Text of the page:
Physics is the study of the physical universe. As a science, it involves a process consisting of two components. The theoretical component strives to construct theoretical models for the physical phenomena that we observe. The experimental component tests these theoretical models and explores the physical world for more information about phenomena.
Progress in physics is enhanced when many physicists using different approaches tackle the same problem. The diversity in the nature of problems need to be confronted by a diversity of perspectives. This diversity is reflected in the literature. The same physical phenomenon is often studied by different approaches, using different mathematical formulations. Some of them may turn out to produce the same results, but some may differ in their predictions. The experimental work can then be used to make a selection among them.
That is all fine and dandy for physics in general, but the situation is a bit more complicated for particle physics. Perhaps, one can see the reason for all these complications as the fact that particle physics is running out of observable energy space.
What do I mean by that? Progress in particle physics is (to some extent at least) indicated by understanding the fundamental mechanisms of nature at progressively higher energy scales. Today, we understand these fundamental mechanisms to a fairly good degree up to the electroweak scale (at about 200 GeV). It is described by the Standard Model, which was established during the 1970’s. So, for the past 4 decades, particle physicists tried to extend the understand beyond that scale. Various theoretical ideas were proposed, prominent among these were the idea of supersymmetry. Then a big experiment, the Large Hadron Collider (LHC) was constructed to test these ideas above the electroweak scale. It discovered the Higgs boson, which was the last extent particle predicted by the standard model. But no supersymmetry. In fact, none of the other ideas panned out at all. So there is a serious back-to-the-drawing-board situation going on in particle physics.
The problem is, the LHC did not discover anything else that could give a hint at what is going on up there, or did it? There will be another run to accumulate more data. The data still needs to be analyzed. Perhaps something can still emerge. Who knows? However, even if some new particle is lurking within the data, it becomes difficult to see. Such particles tend to be more unstable at those higher energies, leading to very broad peaks. To make things worse, there is so much more background noise. This makes it difficult, even unlikely, that such particles can be identified at these higher energies. At some point, no experiment would be able to observe such particles anymore.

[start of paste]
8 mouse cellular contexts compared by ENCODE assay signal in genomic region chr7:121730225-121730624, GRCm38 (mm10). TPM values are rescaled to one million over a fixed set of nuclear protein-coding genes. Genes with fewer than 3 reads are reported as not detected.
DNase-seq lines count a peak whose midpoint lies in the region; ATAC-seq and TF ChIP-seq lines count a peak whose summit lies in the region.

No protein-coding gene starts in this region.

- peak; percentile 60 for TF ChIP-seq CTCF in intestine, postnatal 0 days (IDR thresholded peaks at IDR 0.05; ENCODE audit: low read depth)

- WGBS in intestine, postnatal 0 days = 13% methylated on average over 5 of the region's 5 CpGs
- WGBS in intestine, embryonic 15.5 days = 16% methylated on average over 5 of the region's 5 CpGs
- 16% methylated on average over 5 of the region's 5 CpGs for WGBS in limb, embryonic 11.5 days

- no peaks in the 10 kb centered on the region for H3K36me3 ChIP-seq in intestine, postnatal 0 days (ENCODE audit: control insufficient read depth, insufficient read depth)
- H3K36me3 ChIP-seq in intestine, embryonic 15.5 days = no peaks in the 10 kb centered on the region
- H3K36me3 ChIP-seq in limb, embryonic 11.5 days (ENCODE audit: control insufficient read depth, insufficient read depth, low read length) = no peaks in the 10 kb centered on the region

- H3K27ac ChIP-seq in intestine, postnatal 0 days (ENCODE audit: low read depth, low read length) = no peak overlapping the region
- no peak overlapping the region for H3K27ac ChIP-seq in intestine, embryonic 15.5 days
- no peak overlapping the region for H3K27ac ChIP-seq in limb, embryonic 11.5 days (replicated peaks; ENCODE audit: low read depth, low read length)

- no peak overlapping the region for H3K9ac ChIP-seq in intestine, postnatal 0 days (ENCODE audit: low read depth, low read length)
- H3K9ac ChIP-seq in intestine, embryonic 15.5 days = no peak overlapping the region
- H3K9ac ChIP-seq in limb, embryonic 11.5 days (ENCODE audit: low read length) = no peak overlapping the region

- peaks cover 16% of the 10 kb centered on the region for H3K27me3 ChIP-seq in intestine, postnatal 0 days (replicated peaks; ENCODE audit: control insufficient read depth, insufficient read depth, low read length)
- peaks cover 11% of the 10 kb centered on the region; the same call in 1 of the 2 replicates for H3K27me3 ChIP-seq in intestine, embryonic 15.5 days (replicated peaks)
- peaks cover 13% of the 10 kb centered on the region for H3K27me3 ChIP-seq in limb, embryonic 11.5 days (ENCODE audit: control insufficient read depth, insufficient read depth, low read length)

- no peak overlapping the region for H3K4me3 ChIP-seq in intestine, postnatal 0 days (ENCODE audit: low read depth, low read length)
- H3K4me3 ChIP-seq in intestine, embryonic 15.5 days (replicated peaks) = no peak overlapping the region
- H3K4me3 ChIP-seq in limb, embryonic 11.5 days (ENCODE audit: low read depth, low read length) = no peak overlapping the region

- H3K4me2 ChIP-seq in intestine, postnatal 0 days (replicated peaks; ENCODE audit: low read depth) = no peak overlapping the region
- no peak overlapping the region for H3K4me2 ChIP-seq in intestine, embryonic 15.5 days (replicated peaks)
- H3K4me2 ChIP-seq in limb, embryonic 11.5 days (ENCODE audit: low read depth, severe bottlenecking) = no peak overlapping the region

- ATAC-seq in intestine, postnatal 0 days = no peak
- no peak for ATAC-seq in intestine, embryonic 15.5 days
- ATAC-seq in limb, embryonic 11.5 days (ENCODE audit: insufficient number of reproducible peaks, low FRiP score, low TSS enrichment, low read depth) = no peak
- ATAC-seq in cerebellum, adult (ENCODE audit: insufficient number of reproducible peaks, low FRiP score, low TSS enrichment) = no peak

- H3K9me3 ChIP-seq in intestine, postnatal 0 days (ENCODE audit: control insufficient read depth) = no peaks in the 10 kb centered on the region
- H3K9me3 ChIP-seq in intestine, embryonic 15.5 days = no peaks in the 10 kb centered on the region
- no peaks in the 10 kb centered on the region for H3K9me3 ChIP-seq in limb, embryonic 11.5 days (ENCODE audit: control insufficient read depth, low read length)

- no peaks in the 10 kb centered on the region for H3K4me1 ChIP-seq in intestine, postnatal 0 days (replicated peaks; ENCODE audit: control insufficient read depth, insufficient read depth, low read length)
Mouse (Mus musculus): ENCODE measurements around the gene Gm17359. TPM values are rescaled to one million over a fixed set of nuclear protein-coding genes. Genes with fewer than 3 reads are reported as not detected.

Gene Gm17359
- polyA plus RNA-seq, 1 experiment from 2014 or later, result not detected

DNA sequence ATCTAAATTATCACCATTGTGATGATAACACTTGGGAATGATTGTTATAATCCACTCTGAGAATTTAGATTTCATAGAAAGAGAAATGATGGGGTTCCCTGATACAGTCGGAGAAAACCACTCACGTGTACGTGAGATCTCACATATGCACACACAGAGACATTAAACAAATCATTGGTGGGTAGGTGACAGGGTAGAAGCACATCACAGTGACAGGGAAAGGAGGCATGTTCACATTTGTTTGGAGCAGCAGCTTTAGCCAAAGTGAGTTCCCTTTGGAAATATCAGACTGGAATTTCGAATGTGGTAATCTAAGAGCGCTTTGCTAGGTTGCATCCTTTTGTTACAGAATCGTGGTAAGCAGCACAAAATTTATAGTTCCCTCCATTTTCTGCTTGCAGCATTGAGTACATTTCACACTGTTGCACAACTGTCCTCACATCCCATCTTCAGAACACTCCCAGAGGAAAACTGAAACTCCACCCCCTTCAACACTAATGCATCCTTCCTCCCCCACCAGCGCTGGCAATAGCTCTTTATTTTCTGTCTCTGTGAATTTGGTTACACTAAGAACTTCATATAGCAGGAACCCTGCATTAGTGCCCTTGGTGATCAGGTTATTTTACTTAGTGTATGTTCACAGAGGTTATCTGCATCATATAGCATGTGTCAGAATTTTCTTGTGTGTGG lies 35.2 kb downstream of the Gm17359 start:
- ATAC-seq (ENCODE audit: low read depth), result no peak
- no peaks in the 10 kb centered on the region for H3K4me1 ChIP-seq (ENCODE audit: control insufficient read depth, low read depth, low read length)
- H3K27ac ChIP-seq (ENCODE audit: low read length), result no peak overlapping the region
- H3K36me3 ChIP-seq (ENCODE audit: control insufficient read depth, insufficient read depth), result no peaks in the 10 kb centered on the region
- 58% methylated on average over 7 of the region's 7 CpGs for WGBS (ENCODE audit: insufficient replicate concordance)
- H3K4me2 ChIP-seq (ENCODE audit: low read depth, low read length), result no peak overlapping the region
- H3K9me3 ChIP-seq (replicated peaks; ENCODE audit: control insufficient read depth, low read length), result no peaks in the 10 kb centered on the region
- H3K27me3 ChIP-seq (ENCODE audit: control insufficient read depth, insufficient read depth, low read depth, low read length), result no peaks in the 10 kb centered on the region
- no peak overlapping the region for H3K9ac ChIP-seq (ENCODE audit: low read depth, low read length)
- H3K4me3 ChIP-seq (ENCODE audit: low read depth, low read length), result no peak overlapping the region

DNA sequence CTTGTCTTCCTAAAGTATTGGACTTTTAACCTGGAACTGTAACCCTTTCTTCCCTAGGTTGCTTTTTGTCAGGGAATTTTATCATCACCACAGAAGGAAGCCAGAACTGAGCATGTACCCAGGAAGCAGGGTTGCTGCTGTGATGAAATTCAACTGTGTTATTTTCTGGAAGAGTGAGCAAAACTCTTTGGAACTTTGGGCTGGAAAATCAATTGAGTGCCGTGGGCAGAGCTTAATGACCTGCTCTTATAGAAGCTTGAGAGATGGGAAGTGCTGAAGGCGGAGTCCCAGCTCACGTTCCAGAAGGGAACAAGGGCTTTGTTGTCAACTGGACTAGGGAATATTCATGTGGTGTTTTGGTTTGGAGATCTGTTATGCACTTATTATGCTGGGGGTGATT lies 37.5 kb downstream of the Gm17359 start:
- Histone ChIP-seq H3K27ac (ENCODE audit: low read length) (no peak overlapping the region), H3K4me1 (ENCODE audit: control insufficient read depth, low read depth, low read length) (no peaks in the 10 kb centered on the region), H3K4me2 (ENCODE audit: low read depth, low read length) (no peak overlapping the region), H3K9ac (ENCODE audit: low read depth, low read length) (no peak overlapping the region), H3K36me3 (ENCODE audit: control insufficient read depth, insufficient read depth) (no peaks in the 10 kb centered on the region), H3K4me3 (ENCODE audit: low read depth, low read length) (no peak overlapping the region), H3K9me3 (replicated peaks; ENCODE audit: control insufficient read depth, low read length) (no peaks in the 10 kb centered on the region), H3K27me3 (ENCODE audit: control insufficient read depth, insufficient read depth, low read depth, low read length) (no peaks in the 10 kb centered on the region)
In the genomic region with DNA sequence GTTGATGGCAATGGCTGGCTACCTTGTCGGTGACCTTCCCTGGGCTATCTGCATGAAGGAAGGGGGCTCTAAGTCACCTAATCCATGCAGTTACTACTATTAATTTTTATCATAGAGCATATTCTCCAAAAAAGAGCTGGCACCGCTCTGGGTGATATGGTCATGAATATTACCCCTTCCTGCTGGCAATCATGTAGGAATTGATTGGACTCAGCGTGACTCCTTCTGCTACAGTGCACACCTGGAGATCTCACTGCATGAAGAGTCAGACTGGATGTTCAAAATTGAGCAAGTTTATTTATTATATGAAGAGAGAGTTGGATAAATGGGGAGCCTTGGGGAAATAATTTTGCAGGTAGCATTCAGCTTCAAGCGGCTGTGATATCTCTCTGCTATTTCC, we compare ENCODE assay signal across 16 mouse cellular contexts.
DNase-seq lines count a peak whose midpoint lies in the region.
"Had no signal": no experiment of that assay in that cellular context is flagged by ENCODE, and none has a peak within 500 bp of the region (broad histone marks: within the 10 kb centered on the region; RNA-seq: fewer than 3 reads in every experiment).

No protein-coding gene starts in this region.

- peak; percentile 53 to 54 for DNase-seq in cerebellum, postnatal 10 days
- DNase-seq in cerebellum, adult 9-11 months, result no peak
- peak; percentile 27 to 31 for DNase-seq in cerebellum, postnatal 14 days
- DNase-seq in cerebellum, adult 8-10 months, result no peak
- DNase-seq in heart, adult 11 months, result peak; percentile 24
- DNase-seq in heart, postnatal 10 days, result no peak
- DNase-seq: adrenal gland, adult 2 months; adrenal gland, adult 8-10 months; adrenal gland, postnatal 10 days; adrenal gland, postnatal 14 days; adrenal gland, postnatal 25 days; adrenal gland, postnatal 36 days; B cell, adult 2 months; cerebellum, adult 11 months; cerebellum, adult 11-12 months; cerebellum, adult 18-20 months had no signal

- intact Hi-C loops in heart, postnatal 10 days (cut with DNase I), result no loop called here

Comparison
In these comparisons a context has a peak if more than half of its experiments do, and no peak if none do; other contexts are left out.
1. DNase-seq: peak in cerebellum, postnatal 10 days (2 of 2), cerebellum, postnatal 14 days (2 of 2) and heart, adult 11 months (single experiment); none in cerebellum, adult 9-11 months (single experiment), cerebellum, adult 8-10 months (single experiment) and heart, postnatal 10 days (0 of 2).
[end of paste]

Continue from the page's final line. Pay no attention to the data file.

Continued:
The interesting things about the situation is the backlash that one reads about in the media. The particle physicists are arguing among themselves about the reason for the current situation and what the way forward should be. There are those that say that the proposed models were all a bunch of harebrained ideas that were then hyped and that we should not build any new colliders until we have done some proper theoretical work first.
See, the problem with building new colliders is the cost involved. It is not like other fields of physics where the local funding organization can support several experimental groups. These colliders require several countries to pitch in to cover the cost. (OK, particle physics is not the only field with such big ticket experiments.)
The combined effect of the unlikeness to observe new particles at higher energies and the cost involved to build new colliders at higher energies, creates an impasse in particle physics. Although they may come up with marvelous new theories for the mechanisms above the electroweak scale, it may be impossible to see whether these theories are correct. Perhaps the last energy scale below which we will be able to understand the fundamental mechanisms in a scientific manner, will turn out to be the electroweak scale.
Glad I did not stay in particle physics.